By Mark Nichol
Mercedes-Benz currently makes no less than 11 SUVs and we wouldn’t judge you for finding some of them difficult to tell apart. That’s ‘strong design language’ for you. Today we’re looking at two in the middle of the size spectrum: the GLC and the GLE. To explain the names, ‘GL’ denotes a traditional Mercedes SUV (‘traditional’ as opposed to ‘electric’, because their electric car names begin with ‘EQ’) and the last letter marks the size or class of the thing. So in this case, GLC is roughly based on the very popular C-Class small saloon, and GLE on the bigger E-Class executive saloon.
Okay, the scene is set. Let’s look at the differences and hopefully help determine which will be best for you.
Side-by-side the GLC and GLE are very similar-looking things, and they aren’t too far apart in size terms either. The GLE isn’t much longer than the GLC, despite having two additional seats, which means it doesn’t feel too much bigger on the road, albeit the GLE has a notably taller, flat-nosed front end. The main visual differentiator is the styling of the front daytime running lights (DRLs), which are a distinctive twin arrow type arrangement in the GLE, while the GLC has a single light strip running along the top of the headlamp unit. See our GLC colour guide or GLE colour guide for more details on your paint and colour options.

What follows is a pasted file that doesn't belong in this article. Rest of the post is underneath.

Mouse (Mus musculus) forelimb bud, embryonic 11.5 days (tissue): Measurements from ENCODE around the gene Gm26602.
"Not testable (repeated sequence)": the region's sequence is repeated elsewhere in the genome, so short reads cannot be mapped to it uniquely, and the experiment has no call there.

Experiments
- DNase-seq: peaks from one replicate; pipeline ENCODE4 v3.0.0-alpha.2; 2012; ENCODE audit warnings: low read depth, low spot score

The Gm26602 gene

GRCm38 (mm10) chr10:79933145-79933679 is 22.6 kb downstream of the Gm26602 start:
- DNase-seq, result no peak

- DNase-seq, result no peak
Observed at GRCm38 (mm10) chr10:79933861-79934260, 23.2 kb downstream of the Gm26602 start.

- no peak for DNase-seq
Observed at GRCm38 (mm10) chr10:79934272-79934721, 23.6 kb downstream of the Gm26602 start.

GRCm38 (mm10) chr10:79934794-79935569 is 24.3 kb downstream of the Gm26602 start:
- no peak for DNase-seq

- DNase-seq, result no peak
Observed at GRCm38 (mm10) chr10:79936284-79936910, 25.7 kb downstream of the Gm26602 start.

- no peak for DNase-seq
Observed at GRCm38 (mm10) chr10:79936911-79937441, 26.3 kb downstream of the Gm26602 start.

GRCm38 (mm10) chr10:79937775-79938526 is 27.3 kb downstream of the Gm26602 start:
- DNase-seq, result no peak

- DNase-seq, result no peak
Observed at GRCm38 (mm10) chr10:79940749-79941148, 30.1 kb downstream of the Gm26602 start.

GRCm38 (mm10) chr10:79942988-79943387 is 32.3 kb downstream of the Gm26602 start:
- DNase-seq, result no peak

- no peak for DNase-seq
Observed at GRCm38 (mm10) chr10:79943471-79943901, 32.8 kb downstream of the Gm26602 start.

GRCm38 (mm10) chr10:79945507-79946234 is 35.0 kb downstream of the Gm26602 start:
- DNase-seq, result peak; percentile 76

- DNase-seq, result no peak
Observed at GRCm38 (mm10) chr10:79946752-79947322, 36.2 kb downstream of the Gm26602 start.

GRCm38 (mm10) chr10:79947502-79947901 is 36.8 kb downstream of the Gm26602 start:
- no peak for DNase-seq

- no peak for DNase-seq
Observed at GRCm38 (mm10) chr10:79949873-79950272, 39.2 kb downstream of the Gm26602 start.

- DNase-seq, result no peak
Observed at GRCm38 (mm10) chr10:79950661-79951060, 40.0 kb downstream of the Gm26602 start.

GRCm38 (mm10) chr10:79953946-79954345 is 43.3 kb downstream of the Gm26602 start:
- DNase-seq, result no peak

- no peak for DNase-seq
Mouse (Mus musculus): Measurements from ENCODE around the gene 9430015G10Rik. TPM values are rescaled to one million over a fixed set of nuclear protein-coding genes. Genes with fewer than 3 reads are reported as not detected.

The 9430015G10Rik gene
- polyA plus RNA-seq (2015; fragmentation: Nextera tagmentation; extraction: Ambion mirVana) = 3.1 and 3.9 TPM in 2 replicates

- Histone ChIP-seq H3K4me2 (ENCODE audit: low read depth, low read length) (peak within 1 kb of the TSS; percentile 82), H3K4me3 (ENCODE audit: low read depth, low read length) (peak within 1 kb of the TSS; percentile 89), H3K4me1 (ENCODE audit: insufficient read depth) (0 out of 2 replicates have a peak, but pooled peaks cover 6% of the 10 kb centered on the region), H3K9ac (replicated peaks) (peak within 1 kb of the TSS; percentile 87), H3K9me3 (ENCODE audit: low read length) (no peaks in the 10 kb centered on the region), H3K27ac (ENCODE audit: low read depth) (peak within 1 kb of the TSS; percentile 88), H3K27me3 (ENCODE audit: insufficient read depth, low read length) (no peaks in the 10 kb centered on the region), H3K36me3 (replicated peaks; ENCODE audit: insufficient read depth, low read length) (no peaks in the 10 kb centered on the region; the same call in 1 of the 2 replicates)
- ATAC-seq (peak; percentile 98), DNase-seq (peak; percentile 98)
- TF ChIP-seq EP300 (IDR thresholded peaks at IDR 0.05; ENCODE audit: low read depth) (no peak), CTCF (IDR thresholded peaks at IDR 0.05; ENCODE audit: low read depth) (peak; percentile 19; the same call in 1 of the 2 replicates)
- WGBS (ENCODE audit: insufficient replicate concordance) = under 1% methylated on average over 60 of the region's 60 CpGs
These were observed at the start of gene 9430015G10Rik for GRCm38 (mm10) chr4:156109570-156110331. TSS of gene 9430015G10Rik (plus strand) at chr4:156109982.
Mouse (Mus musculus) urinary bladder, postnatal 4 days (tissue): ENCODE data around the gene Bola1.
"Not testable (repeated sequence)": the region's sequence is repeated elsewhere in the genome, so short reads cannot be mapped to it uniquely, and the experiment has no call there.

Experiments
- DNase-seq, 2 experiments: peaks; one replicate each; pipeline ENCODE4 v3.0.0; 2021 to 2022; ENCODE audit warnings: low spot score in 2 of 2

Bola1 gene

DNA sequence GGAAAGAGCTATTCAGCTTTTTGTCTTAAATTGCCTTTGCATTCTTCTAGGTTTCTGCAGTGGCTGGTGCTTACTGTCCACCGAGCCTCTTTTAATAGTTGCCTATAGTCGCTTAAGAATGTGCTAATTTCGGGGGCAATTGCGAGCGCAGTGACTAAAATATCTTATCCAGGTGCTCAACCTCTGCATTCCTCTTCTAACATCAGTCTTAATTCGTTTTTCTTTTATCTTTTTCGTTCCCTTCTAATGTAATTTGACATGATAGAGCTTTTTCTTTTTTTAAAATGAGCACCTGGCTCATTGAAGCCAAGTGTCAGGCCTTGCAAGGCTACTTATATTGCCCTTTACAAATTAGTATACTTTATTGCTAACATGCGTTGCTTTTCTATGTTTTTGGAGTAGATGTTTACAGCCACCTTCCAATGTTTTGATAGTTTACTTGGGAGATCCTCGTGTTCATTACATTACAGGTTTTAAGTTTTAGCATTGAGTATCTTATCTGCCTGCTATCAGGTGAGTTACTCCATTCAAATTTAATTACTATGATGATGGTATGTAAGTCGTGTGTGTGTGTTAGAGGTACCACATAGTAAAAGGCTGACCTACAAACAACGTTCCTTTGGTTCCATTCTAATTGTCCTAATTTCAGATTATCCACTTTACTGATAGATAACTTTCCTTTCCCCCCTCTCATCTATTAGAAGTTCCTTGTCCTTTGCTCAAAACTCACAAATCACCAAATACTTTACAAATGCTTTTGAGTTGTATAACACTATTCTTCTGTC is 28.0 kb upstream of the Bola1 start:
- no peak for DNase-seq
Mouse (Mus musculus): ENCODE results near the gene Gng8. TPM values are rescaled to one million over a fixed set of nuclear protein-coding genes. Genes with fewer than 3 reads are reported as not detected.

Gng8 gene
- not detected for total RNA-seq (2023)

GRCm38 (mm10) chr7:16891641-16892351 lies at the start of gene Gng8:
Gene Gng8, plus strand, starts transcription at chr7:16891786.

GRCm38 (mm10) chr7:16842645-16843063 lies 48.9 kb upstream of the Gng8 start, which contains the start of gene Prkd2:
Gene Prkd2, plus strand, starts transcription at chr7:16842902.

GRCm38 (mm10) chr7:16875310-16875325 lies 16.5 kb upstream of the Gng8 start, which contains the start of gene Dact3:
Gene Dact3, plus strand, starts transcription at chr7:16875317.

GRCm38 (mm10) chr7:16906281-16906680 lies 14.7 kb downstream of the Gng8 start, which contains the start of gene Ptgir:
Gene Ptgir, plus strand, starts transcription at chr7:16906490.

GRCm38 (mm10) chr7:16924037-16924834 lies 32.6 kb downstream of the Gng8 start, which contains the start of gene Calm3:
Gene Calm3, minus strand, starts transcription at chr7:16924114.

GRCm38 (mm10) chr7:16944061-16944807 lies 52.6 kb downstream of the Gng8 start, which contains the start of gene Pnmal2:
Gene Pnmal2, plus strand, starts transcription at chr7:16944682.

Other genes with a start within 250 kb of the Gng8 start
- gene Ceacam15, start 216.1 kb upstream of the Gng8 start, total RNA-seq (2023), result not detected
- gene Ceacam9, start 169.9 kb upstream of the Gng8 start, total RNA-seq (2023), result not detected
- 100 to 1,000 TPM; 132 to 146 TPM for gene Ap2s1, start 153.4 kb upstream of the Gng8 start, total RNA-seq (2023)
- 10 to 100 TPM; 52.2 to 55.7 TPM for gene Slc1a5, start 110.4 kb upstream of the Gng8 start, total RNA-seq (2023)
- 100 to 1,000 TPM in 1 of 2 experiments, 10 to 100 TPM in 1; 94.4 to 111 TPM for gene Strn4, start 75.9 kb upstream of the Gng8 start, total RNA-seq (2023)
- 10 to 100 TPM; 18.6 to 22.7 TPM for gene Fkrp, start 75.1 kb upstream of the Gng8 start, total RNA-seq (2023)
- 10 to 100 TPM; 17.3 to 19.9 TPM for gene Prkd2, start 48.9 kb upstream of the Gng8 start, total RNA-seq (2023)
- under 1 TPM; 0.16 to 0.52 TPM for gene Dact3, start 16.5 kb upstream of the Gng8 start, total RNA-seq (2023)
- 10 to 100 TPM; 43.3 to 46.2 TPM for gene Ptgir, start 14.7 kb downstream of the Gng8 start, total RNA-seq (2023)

The key difference is really in the cabins. The GLC is a newer model, released in mid-2022, and so it’s very modern and features some impressive tech, not least its portrait orientation touchscreen that curves up the dashboard from the centre console. It’s lovely to use and a massive leap forward from the old scroll-wheel system that Mercedes used to employ in the GLC. There’s no doubt that the GLE’s more ‘executive’ underpinnings (and higher price) make for a higher-end feel, though. Twin displays act as your instrument panel and infotainment screen, controlled by a trackpad on the dashboard. It’s not quite as flashy as the newer set-up in the GLC – the GLE came out in 2019 – but it’s arguably more intuitive to use because there’s more physical switchgear for functions like temperature control.